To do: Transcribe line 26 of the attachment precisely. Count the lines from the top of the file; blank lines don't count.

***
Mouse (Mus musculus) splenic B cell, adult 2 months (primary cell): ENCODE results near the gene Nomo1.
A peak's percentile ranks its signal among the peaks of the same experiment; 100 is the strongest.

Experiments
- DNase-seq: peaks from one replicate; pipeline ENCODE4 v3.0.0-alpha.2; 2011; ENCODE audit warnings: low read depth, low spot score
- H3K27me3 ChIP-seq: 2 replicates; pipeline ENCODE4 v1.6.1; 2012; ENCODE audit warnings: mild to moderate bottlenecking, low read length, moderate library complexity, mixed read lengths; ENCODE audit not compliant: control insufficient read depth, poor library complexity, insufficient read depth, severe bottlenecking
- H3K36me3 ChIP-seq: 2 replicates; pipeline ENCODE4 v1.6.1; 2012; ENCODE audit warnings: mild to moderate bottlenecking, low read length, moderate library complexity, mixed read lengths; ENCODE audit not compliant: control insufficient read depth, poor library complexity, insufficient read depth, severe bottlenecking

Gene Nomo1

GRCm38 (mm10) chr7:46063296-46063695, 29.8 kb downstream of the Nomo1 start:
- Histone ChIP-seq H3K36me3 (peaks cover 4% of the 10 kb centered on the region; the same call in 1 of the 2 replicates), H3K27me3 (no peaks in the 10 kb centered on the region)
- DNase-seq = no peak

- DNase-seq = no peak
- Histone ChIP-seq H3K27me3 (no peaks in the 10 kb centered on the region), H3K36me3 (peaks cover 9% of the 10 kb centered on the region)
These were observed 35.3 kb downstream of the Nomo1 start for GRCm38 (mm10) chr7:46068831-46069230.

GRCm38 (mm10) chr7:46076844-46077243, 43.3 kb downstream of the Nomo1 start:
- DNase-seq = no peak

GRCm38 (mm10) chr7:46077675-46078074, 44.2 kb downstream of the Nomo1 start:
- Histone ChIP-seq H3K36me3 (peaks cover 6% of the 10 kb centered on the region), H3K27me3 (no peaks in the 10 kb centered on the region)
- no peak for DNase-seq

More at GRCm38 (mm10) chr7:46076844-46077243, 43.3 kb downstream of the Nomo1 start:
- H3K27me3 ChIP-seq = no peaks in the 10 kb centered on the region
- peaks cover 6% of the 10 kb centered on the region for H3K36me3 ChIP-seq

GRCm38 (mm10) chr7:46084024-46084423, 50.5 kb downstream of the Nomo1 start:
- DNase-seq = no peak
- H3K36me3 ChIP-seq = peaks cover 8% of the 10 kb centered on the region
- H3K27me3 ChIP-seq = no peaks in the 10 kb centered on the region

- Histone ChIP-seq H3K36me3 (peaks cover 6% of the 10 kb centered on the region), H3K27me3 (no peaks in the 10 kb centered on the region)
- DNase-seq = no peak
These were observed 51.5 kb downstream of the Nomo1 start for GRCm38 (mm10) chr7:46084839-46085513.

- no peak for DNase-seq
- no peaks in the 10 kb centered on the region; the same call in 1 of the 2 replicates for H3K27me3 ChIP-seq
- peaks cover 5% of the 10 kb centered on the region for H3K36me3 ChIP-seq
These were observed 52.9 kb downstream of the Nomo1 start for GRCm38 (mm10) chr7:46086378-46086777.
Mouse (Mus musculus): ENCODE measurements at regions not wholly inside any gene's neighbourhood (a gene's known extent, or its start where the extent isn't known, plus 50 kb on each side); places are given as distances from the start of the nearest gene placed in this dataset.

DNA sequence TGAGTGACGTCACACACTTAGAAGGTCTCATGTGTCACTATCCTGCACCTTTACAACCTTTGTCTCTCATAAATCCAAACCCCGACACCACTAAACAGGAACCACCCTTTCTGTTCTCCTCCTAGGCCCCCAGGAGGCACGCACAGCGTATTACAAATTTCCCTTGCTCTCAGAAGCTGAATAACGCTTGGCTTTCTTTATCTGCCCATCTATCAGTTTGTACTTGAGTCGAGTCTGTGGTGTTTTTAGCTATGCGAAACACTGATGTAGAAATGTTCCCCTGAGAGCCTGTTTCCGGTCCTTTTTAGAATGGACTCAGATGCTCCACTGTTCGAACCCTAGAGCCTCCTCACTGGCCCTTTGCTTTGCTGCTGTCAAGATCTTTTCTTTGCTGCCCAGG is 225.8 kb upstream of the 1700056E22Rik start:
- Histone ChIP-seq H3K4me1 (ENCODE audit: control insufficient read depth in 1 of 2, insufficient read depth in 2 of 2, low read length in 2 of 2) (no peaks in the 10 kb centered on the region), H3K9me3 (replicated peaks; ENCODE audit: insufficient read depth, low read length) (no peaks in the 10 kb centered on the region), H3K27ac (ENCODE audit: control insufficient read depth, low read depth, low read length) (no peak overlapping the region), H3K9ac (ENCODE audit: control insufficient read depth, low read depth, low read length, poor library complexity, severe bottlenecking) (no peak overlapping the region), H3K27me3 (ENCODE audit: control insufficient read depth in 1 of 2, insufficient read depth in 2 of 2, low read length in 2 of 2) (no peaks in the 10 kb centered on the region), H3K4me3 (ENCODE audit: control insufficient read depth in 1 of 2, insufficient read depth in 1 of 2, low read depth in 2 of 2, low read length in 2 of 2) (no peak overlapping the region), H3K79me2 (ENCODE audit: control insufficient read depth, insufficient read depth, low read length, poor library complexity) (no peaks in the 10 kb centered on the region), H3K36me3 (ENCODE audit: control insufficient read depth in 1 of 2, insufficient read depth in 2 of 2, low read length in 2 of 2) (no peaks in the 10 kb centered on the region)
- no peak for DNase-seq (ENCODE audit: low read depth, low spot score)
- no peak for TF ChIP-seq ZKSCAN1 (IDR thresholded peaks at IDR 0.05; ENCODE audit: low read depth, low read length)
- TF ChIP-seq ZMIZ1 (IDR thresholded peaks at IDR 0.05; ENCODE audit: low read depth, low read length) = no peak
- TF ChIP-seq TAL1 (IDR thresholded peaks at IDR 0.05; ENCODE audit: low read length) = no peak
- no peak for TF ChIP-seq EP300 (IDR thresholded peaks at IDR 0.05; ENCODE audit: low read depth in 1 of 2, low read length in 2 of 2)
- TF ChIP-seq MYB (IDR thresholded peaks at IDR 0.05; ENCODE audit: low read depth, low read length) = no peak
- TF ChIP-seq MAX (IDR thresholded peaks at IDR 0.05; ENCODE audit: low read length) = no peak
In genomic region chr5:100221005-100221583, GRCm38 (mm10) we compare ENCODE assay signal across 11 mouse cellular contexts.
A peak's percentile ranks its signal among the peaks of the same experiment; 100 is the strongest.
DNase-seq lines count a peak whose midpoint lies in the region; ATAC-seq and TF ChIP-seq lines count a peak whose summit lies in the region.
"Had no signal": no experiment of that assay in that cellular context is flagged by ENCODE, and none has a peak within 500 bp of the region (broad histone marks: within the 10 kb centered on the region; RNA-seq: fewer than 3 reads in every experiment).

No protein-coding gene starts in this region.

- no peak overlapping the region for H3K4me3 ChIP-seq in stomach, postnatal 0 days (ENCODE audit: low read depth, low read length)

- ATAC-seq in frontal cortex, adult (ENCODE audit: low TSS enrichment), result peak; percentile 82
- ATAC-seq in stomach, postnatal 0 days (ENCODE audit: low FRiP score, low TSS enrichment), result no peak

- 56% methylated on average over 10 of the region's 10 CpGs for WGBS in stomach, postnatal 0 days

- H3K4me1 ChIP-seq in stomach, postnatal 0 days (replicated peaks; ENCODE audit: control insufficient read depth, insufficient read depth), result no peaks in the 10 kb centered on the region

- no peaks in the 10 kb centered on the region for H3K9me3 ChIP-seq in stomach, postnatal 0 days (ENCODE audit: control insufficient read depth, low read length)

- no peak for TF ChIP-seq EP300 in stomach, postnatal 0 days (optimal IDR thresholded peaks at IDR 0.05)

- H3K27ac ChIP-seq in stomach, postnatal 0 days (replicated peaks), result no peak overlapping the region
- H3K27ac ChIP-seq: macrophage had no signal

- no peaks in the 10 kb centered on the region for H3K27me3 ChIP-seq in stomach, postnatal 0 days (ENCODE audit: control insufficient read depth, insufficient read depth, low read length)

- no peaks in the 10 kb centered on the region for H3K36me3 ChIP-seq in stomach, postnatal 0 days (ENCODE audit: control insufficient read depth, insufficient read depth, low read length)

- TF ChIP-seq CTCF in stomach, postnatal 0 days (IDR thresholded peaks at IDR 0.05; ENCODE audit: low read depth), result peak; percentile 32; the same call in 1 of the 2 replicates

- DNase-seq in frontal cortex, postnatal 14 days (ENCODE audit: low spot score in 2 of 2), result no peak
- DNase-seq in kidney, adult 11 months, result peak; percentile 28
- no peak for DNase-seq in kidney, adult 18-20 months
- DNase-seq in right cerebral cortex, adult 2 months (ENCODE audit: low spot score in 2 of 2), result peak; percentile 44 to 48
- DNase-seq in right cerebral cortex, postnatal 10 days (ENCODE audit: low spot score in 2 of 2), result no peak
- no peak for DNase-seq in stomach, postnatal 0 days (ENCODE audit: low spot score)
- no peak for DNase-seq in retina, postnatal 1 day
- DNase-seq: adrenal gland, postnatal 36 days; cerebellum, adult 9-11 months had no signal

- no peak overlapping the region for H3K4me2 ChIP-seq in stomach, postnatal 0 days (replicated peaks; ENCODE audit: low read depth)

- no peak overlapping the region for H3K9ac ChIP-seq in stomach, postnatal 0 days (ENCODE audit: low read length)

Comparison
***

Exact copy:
- Histone ChIP-seq H3K36me3 (peaks cover 6% of the 10 kb centered on the region), H3K27me3 (no peaks in the 10 kb centered on the region)